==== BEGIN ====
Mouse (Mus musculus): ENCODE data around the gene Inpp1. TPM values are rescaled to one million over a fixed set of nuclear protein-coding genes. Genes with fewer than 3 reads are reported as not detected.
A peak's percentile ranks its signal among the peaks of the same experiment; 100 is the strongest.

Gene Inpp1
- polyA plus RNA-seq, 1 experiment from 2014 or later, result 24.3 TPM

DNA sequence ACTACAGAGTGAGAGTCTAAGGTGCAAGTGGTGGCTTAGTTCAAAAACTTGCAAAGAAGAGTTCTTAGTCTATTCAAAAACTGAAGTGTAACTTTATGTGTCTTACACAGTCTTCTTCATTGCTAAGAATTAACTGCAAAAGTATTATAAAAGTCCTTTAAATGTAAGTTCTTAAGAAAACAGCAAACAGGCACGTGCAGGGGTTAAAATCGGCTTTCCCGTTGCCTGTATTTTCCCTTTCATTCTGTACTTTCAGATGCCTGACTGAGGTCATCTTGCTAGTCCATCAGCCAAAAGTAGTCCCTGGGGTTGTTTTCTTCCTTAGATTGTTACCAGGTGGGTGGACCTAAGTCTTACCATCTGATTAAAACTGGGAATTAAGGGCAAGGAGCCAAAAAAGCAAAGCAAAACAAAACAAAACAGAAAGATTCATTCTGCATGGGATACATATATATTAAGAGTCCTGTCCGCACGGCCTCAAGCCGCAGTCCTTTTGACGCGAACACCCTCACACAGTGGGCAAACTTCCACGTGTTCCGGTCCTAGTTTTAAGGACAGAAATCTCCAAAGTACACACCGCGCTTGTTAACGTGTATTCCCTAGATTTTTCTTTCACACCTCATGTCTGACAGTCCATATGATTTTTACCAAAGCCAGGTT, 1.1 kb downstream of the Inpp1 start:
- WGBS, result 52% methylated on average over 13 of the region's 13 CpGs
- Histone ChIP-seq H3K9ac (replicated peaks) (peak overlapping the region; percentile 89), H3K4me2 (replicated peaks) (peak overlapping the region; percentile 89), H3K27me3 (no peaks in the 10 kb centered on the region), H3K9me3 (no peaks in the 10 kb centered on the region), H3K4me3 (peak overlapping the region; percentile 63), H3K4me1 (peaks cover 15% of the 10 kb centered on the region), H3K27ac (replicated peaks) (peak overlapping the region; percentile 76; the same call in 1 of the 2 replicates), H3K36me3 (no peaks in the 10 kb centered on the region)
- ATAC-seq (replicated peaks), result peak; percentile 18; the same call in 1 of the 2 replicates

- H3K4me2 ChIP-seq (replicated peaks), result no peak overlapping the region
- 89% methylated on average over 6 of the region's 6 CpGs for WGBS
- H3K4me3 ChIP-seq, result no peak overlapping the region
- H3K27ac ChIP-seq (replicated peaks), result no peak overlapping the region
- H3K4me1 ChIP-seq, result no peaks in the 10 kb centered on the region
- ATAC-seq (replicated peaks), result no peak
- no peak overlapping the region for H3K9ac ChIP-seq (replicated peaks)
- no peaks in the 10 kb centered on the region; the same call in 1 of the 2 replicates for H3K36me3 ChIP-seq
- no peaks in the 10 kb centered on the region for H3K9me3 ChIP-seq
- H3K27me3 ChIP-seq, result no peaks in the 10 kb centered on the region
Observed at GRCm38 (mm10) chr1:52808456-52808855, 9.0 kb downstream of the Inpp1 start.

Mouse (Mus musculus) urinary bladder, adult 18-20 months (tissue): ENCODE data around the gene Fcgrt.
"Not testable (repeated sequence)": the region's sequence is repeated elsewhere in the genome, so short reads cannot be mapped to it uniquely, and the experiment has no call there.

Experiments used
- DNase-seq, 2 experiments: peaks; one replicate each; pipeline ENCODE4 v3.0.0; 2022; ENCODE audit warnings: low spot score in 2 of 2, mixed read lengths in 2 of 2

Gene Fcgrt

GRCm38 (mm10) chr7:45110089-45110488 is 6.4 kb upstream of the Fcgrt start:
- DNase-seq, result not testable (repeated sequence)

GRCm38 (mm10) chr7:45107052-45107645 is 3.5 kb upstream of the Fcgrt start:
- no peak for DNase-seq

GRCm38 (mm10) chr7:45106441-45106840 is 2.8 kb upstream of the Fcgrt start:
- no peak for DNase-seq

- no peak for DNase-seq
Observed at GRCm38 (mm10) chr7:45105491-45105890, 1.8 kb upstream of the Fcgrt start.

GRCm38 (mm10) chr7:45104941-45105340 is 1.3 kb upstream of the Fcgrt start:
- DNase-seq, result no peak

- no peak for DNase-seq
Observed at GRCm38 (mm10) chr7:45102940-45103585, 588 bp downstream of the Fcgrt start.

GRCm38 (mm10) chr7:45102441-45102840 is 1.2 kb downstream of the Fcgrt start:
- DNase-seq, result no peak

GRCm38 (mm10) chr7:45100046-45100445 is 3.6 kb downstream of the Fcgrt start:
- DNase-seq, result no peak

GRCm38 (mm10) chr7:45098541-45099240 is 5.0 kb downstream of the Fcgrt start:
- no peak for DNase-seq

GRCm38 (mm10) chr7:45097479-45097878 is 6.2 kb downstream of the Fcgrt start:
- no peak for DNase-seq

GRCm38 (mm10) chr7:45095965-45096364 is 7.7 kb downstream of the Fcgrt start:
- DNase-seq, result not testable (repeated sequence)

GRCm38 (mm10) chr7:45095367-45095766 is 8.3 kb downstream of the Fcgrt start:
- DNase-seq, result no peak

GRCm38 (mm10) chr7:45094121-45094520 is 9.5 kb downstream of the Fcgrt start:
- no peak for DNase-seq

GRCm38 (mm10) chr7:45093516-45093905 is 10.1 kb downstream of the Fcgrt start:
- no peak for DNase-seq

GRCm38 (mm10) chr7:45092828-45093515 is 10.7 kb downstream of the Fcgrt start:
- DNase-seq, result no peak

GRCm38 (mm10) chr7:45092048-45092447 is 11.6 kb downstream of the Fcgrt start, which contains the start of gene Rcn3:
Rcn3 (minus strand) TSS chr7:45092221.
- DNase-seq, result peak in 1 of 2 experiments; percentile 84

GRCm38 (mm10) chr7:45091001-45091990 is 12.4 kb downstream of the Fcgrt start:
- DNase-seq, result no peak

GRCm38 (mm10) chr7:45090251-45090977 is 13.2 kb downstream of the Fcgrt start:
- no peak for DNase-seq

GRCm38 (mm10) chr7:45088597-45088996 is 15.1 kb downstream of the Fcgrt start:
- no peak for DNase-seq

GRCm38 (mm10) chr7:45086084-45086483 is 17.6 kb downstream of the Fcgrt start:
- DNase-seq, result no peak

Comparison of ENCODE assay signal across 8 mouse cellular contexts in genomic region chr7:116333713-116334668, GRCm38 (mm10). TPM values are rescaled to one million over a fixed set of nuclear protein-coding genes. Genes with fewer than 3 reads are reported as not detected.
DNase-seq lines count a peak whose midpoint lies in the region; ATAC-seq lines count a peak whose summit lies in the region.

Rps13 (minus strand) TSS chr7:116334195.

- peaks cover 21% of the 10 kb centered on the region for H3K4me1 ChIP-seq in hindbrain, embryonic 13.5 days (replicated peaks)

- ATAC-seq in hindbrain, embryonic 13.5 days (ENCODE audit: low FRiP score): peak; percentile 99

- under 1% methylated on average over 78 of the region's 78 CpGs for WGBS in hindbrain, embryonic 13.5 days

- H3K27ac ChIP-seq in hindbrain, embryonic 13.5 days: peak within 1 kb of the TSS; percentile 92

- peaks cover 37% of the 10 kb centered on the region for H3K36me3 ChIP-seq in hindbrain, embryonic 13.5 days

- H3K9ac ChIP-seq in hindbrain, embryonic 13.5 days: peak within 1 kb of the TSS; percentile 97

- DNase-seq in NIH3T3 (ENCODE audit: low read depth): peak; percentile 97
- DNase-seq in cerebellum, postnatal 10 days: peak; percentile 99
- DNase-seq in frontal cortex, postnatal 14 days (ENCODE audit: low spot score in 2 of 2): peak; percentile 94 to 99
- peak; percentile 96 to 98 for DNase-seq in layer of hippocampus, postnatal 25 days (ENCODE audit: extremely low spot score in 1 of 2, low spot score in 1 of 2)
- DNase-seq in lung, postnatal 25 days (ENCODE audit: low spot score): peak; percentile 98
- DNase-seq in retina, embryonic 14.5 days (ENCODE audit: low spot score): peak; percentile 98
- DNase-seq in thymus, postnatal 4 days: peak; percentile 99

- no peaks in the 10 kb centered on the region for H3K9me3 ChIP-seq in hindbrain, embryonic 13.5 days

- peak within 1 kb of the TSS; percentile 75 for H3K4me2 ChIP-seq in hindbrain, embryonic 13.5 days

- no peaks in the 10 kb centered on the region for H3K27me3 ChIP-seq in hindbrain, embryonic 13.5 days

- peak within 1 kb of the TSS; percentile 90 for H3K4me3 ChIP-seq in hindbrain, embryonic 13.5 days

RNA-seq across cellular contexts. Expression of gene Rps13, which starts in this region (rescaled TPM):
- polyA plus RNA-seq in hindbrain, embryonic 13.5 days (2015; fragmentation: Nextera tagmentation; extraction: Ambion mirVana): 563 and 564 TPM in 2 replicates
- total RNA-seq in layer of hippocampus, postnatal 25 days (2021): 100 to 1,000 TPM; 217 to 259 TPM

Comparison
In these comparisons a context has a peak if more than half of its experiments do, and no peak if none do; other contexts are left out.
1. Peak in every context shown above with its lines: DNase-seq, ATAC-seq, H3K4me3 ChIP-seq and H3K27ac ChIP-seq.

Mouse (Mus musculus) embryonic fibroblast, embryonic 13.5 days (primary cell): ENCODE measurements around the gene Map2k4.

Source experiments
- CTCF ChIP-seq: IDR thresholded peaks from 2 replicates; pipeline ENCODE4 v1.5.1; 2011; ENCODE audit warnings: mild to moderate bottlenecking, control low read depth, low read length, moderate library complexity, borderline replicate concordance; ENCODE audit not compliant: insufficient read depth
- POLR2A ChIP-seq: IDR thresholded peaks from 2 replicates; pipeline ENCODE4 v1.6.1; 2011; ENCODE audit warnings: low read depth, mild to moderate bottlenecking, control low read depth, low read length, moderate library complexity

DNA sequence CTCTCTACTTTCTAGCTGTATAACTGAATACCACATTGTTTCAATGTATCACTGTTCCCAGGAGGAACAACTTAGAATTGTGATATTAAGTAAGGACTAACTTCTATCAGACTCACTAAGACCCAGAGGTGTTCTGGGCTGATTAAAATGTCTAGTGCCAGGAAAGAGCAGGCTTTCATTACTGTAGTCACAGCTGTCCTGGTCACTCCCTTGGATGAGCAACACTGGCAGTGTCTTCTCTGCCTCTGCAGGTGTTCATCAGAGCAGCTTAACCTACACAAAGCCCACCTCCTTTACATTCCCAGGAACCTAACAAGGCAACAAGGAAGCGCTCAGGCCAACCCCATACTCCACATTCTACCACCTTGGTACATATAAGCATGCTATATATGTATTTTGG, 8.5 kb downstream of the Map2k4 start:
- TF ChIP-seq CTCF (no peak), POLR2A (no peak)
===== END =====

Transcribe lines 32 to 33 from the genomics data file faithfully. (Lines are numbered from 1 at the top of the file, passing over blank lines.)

Observed at GRCm38 (mm10) chr7:45105491-45105890, 1.8 kb upstream of the Fcgrt start.

GRCm38 (mm10) chr7:45104941-45105340 is 1.3 kb upstream of the Fcgrt start: